Yes, learning disabilities would exist even if the society had no “defined standards of educational success”: they are part of the neuronal structure of some humans.  It would just be much harder for the fond parents to find out whether their child’s talents are as great (or as limited) as they think, when ve cannot do what the other children can. It would be that much harder to prove that one method of teaching is better than another for a particular personality type.  It would be that much harder for experts to recommend the direction of training to capitalise on strengths.

It would be that much harder for many of those who are non-standard, not easier.

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3 Responses to “If there is no fixed standard of educational success, do learning disabilities exist?”

  1. @blamer Says:

    One underlying issue might be individualised education Vs classroom education.

    I can imagine there exists historical examples where the son of a wealthy genius or king was home-schooled instead of being exposed like a commoner to peers, grades, and a bell curve.

    • erasmid Says:

      There are historical examples aplenty. Induividual is fine if the individual is the rare bird who does not crave agemates / mental equals, and if the family is psychologically sound, but is (e.g. http://en.wikipedia.org/wiki/Daniel_Paul_Schreber) a horror for others. For all, there is a risk that lack of comparison may lead to false beliefs about ability/entitlements / humanity at large. The socially selective schools also found problems that way (e.g. fagging at Eton, despising “lower orders” and “scholarship boys”.)

      In Western Australia’s State system, the official aim is to provide teaching aimed at specific individual needs within the class environment – requires top analytic and diagnostic skills mixed with miraculous control of group dynamics, and pays about as well as cleaning – and works reasonably compared with the old “forget those who will pass or fail anyway, work to thse who will pass only with help” triage.

      It is, however, NOT fun for the extreme outliers until their special at-risk status is officially recorded (and even then is difficult.) Individualised education in streamed classes has its detractors, but I have heard the relief in the vouices of students in at-level classes when they recall the mixed-ability class group-work – and know they have escaped it. They escape it through the evidence of the bell-curve.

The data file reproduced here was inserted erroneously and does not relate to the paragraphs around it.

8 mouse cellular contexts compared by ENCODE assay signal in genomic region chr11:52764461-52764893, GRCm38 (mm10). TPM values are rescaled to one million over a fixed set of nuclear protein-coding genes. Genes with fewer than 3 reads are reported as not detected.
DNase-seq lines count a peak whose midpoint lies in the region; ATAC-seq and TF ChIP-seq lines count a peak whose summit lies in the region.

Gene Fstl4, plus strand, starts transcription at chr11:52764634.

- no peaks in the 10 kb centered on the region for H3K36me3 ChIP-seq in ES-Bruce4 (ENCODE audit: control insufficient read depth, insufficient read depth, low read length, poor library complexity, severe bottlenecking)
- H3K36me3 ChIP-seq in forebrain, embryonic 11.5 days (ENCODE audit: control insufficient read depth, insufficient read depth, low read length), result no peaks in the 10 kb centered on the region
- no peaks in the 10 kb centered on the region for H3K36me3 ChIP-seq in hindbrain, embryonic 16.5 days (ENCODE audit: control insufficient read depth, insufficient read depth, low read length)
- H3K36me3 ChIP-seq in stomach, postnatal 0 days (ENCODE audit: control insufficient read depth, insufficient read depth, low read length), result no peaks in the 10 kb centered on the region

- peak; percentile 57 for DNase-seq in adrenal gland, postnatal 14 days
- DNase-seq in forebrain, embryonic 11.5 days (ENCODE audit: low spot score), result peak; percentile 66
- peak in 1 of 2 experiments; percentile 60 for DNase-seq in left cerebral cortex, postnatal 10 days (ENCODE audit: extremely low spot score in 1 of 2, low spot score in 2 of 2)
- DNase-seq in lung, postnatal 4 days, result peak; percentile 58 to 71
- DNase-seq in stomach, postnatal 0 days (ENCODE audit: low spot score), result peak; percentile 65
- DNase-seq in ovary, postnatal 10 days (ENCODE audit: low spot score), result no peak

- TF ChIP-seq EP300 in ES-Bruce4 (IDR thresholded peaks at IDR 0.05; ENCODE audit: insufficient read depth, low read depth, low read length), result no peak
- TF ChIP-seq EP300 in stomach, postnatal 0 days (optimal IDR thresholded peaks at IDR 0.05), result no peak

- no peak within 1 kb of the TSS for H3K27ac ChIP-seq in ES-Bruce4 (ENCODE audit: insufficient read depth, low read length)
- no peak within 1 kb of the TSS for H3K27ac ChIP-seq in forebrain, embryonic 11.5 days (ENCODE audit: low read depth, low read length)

• erasmid Says:

        I omitted to add that there have been many cultures and times when people (of whatever age) were guided by teachers who had them work in like-ability groups with lessons planned to meet individual needs. Not only – or, in the vast human past, most often – academic lessons. In such cases, interactions with to peers and acheiving or excelling (teacher defined) performamance targets were commonly remembered as great experiences.

        The trouble I was concentrating on in my post was for those with specific learning disorders, who seldom “fit in”.even in the better situations. Few teachers in such situations got to see enough such people in their student groups to spot the patterns. (The problem of informal standards.)

        Even 1-on-1 teaching might not catch their needs if the teacher worked on common assumptions of performance showing underlying ability (as most do). Even then, the cultural requirement to fit local standards of behaviour might prevent the best style of teaching being chosen: every culture has “It’s just not done!” – I remenber the look of surprise when I said that I let a (one-on-one) student shout disagreement at me, because it cleared ves mind and ve could then suddenly see the point. In many places that student behaviour is so unacceptable that my decision to leave the social training for another situation would make me an unacceptable teacher.